President Trump and North Korean leader Kim Jong Un will be meeting in Singapore, marking the first time a sitting U.S. president has met with a North Korean leader.
Here's what you need to know about the summit, and how we got here.
Inquirer and Daily News columnist Trudy Rubin writes that Trump will have to be wary of North Korean demands to remove U.S. troops from the Korean peninsula, and that he should not underestimate Kim's strong negotiation skills.
According to Kelsey Davenport, the director for nonproliferation policy at the Arms Control Association, a non-partisan group that works to educate the public about effective arms control, this meeting is not likely to yield significant results, but will probably serve as a stepping-stone toward future acts of diplomacy.
The summit is unprecedented largely due to the two countries' volatile history, and the path toward negotiations has been fraught with hostility.
The tense relations between the United States and North Korea date back to the Korean War, which took the lives of about 3 million Koreans and 58,000 U.S. soldiers between 1950 and 1953.
Hostilities were ended by a truce and technically a state of war still exists between the opposing parties.
After the fighting stopped, the 1960s and 70s were marked by "rapid industrial growth" for North Korea, according to BBC. In 1985, North Korea further involved itself in global politics, joining the international Nuclear Non-Proliferation Treaty.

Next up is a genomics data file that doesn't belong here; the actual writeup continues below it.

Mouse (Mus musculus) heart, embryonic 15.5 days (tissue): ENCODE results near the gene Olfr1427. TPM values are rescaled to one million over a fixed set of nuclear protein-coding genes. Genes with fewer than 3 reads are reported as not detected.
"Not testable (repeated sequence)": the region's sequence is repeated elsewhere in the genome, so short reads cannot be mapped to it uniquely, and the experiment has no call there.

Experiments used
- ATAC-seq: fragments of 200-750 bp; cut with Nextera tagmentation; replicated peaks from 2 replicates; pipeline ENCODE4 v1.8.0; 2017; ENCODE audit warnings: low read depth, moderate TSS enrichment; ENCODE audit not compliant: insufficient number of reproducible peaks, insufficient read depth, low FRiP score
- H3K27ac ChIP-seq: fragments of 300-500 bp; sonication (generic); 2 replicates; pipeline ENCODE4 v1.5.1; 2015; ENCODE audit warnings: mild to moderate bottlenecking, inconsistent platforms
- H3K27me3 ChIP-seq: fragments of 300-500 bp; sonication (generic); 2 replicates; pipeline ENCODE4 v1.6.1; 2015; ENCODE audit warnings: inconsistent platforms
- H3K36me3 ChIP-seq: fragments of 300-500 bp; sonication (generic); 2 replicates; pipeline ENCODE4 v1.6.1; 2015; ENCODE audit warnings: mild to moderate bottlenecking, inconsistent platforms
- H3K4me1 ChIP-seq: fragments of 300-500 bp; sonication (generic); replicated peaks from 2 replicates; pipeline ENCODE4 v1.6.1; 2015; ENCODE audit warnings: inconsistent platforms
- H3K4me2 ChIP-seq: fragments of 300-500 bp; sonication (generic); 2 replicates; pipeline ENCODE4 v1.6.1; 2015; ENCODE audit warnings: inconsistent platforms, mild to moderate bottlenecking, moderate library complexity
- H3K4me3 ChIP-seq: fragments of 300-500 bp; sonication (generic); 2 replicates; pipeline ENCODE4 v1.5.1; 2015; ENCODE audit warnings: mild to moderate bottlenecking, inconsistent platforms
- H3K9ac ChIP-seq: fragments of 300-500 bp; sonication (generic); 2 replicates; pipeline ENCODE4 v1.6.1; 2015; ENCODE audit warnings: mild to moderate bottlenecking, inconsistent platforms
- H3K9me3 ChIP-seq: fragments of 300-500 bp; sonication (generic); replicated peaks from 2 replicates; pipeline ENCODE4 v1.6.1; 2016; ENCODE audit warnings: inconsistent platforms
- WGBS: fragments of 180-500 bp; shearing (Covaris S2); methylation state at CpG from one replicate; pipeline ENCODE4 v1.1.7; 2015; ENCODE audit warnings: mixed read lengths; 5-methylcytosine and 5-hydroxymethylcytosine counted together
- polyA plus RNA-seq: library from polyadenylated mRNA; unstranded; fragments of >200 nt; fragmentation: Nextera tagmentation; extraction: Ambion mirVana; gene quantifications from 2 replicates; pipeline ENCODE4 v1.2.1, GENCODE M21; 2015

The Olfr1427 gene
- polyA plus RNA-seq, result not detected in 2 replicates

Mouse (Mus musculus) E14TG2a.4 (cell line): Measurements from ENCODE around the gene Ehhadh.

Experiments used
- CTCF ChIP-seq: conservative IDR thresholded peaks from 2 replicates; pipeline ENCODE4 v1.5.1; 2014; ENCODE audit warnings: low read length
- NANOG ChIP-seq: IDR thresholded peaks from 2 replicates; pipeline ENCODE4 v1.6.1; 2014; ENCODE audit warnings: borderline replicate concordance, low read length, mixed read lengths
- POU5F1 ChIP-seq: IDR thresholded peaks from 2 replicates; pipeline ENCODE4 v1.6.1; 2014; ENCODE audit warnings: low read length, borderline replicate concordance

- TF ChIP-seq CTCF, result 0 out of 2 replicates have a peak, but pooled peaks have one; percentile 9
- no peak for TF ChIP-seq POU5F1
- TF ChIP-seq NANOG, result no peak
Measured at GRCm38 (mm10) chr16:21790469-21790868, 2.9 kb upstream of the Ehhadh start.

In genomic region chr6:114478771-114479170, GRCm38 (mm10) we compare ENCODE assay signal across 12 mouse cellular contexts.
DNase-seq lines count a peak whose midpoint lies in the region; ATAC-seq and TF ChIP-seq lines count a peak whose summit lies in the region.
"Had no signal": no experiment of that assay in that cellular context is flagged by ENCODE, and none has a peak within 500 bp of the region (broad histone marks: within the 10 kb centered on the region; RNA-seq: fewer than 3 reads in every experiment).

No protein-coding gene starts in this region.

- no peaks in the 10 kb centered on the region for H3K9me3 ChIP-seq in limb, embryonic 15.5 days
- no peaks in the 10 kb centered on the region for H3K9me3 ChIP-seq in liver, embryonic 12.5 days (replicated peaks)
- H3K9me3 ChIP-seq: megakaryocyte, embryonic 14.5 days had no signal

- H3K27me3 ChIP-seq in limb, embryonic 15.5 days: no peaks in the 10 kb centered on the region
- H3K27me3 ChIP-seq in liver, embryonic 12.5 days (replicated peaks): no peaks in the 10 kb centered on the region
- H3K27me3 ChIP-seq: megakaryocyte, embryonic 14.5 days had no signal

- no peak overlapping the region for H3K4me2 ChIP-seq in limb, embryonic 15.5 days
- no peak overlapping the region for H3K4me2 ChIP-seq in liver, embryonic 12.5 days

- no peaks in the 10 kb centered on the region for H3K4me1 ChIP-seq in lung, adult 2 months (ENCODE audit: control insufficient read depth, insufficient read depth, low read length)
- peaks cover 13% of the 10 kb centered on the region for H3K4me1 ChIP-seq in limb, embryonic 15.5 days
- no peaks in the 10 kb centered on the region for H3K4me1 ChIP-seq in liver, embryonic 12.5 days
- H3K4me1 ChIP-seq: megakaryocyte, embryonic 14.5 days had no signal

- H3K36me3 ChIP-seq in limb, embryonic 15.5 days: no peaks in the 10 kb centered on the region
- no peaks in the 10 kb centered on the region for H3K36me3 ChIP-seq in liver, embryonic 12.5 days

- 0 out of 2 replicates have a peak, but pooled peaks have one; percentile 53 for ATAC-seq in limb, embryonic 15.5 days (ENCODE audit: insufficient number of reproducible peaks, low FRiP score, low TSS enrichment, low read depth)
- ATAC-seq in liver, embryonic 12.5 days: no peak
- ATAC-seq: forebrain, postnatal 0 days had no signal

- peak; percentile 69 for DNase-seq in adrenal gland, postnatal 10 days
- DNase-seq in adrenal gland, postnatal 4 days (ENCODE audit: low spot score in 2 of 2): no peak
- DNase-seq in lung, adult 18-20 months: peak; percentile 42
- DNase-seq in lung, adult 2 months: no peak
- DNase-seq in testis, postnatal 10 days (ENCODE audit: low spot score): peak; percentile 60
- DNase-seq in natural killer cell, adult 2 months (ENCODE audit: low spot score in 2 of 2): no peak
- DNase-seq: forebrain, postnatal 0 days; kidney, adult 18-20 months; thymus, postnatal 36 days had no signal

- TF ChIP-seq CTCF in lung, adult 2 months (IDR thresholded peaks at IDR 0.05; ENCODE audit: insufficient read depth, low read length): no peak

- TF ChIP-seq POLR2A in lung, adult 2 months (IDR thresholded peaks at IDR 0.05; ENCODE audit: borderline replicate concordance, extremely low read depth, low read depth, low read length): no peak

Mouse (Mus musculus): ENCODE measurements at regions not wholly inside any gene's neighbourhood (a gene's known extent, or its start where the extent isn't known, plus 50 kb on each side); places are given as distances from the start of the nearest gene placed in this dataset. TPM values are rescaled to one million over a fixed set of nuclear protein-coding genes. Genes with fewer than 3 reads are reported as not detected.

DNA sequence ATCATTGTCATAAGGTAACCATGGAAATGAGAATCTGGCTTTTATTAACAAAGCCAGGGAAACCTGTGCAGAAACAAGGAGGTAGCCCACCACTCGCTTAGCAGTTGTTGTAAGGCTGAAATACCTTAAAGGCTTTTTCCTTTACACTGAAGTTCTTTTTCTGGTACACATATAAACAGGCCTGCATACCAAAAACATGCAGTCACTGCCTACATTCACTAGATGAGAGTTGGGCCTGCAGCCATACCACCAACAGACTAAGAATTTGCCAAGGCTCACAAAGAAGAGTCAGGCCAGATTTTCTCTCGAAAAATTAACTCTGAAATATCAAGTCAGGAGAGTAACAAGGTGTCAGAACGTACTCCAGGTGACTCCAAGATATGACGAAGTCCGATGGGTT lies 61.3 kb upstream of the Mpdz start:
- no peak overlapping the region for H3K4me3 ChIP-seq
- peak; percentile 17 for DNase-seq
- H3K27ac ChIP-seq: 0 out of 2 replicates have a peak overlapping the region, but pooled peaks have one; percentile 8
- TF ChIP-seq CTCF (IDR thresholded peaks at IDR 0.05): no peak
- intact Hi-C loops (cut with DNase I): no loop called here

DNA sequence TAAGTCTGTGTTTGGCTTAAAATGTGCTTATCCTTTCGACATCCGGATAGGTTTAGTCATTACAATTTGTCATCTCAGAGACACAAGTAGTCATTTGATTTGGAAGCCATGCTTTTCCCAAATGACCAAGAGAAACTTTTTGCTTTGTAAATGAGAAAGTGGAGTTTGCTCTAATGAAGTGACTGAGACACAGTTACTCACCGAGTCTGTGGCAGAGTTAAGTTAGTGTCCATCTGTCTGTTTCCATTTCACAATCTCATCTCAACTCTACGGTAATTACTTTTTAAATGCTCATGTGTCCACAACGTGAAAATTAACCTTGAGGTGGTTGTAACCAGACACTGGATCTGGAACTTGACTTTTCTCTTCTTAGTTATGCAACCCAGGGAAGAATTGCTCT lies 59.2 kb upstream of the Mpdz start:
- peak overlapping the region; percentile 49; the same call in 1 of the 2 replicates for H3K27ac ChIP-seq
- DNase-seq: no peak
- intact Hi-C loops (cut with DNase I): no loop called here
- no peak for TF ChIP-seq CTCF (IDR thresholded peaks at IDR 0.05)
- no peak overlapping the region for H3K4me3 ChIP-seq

The 1990s saw internal instability for North Korea. In 1994, with the country in the midst of a severe famine, leader Kim Il Sung passed away, and his oldest son, Kim Jong Il, took power.
Despite this, there were attempts to diplomatically settle differences between the United States and North Korea. The countries signed framework that required North Korea to freeze its nuclear-weapons program in exchange for two nuclear power reactors from the United States.
But in 2002, it was revealed that North Korea had been secretly developing a nuclear program. Subsequently, Pyongyang announced that it would be pulling out of the Nuclear Non-Proliferation Treaty, along with an agreement to keep nuclear weapons off of the Korean Peninsula.
North Korea spent much of the 2000s enriching uranium and developing nuclear weapons, which were tested twice. After a third test in 2013, the United Nations imposed sanctions. Over the next three years, both the United Nations and the United States imposed increasingly tight sanctions in response to North Korea's growing nuclear program.
After Trump took office in January 2017, tensions began to bubble. Last July, North Korea conducted its first successful test of an intercontinental ballistic missile capable of reaching Alaska and claimed to have successfully tested a hydrogen bomb.
Along with increasing hostility, these tests prompted Trump to state that he would not hesitate to "totally destroy" North Korea if the United States or an ally were attacked. Kim responded by calling Trump "mentally deranged."
Both Trump and Kim indicated a desire to meet to discuss denuclearization after the Olympics. Mike Pompeo, who was then the CIA director and is now secretary of state, took a secret trip to meet with Kim in April, and North Korea said it would suspend nuclear testing.
Then, on June 1, Trump announced that the summit was back on, and both leaders began preparing for the monumental meeting.